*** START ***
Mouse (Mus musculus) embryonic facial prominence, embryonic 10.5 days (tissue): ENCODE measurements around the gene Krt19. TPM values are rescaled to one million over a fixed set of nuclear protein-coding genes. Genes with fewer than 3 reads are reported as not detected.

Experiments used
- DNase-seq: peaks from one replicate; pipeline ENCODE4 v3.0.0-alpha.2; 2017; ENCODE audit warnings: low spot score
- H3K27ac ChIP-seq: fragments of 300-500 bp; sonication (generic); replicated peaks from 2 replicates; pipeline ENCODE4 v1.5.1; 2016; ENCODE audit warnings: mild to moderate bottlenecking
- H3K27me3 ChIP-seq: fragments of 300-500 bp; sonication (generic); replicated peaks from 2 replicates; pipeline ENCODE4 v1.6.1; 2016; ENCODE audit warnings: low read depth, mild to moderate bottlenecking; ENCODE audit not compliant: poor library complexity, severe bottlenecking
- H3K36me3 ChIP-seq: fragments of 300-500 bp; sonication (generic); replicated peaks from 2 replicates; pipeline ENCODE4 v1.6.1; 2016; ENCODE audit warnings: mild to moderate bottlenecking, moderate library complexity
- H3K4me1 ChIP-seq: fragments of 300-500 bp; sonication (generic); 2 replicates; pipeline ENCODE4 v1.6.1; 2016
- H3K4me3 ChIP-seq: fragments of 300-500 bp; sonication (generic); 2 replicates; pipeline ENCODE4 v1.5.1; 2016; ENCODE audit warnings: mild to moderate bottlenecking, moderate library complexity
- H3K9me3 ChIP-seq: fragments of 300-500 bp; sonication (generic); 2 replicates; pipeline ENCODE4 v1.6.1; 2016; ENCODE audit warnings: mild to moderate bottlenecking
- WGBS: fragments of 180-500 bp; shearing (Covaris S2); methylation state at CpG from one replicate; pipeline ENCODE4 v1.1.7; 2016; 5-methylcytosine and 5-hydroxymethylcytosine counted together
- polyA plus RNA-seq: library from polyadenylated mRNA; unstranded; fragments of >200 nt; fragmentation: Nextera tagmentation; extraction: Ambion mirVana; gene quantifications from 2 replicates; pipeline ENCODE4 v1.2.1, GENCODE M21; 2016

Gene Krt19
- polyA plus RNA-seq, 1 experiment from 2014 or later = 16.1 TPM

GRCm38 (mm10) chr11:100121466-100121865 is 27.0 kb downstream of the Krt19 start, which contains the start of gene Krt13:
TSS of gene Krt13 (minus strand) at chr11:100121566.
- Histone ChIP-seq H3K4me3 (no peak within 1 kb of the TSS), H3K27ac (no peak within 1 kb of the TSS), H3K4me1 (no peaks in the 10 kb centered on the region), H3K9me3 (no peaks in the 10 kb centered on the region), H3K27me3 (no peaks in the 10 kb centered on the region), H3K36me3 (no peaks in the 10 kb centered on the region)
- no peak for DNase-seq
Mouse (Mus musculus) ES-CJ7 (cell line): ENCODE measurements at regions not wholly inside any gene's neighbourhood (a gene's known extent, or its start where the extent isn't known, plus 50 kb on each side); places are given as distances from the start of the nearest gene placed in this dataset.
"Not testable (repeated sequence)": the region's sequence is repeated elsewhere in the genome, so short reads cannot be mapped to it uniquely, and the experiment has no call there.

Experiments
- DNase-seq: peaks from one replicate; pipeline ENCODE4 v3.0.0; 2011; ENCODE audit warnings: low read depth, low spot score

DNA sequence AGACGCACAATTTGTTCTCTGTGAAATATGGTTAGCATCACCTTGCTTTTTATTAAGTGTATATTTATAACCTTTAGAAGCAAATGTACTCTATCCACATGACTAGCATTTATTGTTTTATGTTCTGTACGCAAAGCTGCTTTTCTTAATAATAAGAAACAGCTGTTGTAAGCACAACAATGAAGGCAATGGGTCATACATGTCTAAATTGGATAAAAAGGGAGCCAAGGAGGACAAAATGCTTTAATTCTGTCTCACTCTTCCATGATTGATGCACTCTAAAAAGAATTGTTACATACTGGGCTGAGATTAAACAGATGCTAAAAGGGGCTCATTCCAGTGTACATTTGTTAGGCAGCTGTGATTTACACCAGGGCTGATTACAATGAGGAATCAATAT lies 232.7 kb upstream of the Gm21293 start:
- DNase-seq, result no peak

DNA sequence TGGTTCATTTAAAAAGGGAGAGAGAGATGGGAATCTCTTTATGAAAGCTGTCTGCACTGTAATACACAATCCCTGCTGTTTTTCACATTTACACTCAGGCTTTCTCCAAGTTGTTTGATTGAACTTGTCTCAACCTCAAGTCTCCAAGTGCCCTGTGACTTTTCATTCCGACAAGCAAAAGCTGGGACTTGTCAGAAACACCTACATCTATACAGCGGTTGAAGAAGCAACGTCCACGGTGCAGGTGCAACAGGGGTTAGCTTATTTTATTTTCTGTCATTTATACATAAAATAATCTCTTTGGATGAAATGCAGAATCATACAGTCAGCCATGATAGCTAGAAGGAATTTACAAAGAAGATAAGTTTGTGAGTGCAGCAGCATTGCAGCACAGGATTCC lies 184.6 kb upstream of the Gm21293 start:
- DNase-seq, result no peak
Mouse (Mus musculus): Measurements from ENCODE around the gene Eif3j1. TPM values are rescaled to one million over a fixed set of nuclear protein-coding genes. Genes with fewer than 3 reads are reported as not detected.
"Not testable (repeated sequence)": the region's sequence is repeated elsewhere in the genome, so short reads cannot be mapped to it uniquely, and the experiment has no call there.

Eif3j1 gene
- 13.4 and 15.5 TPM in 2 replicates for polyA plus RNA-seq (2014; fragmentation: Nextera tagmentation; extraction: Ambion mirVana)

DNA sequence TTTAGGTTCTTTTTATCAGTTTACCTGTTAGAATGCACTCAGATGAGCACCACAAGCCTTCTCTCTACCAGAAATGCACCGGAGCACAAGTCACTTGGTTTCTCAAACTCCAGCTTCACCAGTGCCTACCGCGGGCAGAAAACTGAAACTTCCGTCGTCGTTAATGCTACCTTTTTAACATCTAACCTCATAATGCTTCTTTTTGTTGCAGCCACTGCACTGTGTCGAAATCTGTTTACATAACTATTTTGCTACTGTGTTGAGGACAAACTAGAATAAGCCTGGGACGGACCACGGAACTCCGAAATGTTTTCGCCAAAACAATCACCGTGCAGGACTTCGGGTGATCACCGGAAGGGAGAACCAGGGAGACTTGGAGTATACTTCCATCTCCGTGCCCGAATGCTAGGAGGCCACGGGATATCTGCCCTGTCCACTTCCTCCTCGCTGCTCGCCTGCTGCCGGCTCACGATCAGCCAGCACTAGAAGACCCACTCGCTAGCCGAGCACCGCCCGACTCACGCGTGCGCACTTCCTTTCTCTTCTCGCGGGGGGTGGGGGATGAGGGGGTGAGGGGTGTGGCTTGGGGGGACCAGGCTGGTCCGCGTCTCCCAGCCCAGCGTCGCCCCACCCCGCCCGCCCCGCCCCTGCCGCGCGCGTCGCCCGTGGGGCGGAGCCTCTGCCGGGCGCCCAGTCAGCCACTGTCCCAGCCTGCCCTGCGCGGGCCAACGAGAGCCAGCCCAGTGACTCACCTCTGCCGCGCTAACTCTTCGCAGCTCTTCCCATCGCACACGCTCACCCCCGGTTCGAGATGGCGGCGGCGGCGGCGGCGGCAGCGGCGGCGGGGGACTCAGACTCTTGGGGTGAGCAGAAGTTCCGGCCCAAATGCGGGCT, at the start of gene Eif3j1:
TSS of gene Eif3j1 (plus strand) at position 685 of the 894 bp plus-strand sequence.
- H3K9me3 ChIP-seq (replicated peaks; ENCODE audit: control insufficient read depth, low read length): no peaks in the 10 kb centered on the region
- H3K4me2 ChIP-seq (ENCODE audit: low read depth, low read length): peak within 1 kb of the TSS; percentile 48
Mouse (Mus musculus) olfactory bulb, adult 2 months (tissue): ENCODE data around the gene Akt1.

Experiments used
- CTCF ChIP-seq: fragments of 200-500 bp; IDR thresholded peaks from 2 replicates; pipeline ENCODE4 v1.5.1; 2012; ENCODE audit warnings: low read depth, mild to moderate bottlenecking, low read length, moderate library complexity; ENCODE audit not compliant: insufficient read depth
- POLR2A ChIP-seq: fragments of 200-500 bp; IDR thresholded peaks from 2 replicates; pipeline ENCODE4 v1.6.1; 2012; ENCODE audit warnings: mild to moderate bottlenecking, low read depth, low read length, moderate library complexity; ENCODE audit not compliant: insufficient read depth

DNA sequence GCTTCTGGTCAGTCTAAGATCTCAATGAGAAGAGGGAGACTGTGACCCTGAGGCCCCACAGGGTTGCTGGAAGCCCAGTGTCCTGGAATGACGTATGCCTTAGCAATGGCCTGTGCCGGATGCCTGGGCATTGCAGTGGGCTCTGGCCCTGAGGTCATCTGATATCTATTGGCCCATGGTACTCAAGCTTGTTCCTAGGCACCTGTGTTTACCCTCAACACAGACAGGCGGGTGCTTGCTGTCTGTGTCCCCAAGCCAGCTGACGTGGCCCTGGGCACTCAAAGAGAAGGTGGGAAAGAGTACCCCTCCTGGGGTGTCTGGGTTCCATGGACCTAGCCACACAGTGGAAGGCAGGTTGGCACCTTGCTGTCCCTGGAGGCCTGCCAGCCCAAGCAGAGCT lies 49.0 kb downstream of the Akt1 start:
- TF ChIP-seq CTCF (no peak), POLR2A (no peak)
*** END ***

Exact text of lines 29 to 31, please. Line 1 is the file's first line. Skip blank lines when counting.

- 13.4 and 15.5 TPM in 2 replicates for polyA plus RNA-seq (2014; fragmentation: Nextera tagmentation; extraction: Ambion mirVana)

DNA sequence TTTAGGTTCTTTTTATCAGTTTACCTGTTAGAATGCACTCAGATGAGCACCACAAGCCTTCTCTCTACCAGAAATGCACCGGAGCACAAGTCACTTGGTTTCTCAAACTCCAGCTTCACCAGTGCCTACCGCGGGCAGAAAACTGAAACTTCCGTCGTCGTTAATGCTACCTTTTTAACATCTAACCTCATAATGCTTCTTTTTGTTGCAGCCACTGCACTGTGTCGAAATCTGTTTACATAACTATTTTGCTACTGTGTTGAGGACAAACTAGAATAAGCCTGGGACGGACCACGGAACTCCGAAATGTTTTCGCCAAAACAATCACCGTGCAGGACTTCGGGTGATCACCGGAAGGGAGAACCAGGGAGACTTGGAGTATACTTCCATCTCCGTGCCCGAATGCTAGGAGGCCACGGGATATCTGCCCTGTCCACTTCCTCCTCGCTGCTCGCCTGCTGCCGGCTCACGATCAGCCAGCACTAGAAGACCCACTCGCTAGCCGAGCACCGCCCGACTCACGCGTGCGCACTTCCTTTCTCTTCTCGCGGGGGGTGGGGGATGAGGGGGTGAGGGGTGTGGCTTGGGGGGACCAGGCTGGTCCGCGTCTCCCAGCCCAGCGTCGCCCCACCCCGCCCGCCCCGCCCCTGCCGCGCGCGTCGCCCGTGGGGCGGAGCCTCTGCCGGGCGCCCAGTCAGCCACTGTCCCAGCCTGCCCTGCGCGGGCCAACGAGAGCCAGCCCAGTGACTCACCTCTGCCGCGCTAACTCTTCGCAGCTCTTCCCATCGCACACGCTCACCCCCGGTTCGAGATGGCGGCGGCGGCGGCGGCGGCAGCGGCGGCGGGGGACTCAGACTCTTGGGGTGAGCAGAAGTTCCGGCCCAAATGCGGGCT, at the start of gene Eif3j1:
TSS of gene Eif3j1 (plus strand) at position 685 of the 894 bp plus-strand sequence.